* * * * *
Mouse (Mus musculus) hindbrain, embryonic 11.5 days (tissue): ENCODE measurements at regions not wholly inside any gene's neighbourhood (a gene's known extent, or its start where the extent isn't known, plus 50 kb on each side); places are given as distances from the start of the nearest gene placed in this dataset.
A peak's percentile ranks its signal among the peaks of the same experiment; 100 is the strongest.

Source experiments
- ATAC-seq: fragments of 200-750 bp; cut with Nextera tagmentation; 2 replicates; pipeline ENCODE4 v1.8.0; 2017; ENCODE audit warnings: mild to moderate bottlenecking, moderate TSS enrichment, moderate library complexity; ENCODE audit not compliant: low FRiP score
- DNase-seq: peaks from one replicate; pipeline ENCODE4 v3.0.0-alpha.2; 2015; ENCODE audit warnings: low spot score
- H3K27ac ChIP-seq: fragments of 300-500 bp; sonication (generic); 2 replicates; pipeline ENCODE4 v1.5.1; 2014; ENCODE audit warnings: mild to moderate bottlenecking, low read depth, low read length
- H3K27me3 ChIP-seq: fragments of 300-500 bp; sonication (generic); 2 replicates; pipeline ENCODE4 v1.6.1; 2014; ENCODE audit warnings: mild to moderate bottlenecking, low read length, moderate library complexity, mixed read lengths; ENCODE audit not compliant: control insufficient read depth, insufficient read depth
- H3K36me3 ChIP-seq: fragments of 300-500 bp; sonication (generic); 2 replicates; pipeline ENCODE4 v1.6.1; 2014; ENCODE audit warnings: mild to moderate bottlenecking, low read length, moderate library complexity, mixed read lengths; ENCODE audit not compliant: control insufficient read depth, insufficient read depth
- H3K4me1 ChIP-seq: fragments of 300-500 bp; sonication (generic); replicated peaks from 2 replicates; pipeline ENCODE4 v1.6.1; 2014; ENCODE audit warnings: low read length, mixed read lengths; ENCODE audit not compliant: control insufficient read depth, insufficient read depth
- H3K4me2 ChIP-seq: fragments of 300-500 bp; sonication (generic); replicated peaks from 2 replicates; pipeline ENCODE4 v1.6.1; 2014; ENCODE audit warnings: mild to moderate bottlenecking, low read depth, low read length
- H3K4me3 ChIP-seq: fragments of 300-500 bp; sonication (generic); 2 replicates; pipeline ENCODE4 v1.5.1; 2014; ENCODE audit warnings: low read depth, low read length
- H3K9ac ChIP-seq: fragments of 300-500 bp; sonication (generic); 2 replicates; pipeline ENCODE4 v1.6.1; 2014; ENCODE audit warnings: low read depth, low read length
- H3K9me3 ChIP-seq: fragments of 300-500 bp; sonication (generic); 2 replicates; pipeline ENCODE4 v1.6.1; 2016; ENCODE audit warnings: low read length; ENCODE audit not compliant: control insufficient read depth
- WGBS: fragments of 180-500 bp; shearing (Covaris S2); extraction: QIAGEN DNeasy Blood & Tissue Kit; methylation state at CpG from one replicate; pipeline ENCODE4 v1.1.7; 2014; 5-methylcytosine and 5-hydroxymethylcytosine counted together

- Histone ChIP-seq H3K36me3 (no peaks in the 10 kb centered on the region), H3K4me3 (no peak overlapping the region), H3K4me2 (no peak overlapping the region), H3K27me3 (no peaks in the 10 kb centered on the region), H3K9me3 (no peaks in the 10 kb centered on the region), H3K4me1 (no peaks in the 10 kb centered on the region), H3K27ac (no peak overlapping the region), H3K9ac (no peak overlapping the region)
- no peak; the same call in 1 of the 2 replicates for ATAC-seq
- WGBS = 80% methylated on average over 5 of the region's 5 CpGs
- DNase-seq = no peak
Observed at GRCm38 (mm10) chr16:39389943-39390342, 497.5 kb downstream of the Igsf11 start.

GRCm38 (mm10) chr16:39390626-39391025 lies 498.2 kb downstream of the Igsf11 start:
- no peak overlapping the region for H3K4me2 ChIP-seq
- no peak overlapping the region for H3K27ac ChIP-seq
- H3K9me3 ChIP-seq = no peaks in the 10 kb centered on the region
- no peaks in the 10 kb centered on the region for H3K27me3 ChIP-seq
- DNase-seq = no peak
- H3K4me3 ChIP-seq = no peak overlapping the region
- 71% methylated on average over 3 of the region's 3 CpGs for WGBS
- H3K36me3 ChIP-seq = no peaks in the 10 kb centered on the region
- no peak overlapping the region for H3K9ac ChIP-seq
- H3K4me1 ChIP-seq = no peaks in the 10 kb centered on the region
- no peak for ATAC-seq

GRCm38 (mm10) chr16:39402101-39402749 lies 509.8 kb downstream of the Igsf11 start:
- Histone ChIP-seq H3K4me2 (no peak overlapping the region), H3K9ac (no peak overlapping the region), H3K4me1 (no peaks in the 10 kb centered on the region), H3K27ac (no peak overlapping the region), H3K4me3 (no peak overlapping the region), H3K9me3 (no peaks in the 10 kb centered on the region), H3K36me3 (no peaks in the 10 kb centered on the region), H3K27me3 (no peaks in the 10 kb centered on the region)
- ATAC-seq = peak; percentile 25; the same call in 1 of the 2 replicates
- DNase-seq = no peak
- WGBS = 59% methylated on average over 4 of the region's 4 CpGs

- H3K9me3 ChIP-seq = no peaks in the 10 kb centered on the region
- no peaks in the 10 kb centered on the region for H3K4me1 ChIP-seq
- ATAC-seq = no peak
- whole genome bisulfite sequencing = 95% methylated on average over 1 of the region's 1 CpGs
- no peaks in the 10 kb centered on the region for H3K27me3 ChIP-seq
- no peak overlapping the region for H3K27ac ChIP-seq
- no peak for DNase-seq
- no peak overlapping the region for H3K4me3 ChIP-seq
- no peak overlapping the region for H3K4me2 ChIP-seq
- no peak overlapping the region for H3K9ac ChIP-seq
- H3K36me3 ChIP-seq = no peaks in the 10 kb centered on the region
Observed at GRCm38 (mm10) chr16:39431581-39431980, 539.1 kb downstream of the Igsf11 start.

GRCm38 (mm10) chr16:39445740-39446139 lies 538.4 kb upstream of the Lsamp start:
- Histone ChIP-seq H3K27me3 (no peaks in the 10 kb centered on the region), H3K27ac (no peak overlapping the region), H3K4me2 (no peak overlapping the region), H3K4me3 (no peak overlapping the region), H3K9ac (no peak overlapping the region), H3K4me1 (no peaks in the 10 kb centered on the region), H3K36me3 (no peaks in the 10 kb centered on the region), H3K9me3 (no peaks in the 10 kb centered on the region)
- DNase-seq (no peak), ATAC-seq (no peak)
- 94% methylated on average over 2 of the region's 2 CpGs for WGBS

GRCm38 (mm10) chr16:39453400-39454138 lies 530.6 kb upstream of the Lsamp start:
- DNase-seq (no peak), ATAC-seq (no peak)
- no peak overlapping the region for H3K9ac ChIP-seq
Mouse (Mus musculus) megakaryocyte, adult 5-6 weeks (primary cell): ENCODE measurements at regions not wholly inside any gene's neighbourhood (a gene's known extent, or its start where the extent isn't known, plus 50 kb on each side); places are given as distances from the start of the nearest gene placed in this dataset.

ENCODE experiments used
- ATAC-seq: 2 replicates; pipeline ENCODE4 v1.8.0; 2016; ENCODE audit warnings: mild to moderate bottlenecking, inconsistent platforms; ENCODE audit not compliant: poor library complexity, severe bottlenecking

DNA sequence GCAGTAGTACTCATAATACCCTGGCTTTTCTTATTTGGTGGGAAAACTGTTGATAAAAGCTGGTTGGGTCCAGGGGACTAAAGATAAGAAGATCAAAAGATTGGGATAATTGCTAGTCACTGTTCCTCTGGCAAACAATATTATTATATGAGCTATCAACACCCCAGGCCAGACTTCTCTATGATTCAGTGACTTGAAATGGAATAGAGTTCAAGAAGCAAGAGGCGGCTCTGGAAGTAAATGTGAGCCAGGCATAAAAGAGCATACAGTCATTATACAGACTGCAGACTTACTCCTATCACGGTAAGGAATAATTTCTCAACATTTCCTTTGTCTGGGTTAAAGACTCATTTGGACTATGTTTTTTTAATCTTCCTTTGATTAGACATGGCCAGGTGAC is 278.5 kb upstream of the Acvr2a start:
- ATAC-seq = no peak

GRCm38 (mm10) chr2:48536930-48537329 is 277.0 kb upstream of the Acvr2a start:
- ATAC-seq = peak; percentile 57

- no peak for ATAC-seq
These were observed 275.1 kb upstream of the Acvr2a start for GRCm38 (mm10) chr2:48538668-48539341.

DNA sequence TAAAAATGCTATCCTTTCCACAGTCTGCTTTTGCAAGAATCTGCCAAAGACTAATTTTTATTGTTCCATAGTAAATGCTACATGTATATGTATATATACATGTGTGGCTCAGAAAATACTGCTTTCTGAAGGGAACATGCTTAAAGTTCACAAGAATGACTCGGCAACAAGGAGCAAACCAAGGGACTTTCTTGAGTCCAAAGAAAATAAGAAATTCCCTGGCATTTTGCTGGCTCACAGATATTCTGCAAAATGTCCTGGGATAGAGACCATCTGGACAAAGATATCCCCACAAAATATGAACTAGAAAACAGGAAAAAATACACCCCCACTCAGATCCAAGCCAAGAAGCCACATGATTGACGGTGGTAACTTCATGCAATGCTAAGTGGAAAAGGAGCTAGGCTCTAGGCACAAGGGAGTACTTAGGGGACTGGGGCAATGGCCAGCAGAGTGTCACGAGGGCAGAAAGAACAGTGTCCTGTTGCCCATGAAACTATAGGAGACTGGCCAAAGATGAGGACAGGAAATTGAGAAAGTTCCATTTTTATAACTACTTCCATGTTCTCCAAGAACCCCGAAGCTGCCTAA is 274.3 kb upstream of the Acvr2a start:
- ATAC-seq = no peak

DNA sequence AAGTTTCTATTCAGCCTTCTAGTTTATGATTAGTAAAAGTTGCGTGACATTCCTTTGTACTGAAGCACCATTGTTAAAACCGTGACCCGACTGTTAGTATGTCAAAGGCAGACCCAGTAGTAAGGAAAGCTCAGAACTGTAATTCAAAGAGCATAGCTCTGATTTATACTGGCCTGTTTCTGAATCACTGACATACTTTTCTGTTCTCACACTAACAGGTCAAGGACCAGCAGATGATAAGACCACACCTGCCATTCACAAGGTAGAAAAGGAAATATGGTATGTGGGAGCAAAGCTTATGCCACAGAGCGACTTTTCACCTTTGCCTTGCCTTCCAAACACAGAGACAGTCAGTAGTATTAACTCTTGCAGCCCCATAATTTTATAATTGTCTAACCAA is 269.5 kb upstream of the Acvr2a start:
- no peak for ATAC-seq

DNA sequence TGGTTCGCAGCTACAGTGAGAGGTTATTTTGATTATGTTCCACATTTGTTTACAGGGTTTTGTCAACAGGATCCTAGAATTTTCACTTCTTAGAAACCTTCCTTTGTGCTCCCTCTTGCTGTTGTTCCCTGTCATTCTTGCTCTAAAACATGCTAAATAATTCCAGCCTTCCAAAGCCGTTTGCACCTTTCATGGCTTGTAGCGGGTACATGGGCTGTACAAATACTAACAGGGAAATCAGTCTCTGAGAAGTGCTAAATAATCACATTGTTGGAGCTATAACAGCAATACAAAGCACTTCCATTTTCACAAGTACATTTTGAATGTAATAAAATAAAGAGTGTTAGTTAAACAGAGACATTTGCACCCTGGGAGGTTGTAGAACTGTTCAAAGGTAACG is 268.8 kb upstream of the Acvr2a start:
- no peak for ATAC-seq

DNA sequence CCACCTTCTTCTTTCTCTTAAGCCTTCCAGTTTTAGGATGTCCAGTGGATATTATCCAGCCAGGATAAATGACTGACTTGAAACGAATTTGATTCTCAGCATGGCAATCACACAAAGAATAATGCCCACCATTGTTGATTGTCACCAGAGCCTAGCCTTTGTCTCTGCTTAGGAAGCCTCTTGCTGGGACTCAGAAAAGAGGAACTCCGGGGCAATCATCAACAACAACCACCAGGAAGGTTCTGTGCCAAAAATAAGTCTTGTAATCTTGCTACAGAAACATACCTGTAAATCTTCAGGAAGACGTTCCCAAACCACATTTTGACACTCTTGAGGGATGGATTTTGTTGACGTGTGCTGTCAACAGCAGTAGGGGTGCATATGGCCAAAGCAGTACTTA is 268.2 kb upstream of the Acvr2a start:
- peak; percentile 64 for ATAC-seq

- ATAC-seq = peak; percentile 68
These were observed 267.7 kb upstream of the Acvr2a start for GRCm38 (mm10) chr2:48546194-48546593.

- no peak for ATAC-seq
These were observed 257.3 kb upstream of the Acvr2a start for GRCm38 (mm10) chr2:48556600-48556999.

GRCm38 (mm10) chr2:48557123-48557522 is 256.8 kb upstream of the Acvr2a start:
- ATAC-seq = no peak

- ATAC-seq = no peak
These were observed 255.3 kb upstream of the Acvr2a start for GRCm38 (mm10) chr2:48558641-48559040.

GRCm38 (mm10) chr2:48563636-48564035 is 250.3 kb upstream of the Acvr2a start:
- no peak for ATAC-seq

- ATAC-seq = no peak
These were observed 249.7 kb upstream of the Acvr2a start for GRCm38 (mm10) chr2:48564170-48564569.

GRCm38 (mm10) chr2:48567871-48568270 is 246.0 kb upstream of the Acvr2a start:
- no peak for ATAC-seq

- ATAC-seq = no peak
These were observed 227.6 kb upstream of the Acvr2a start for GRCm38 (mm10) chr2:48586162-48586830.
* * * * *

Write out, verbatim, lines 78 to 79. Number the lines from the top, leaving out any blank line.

- ATAC-seq = no peak

- ATAC-seq = no peak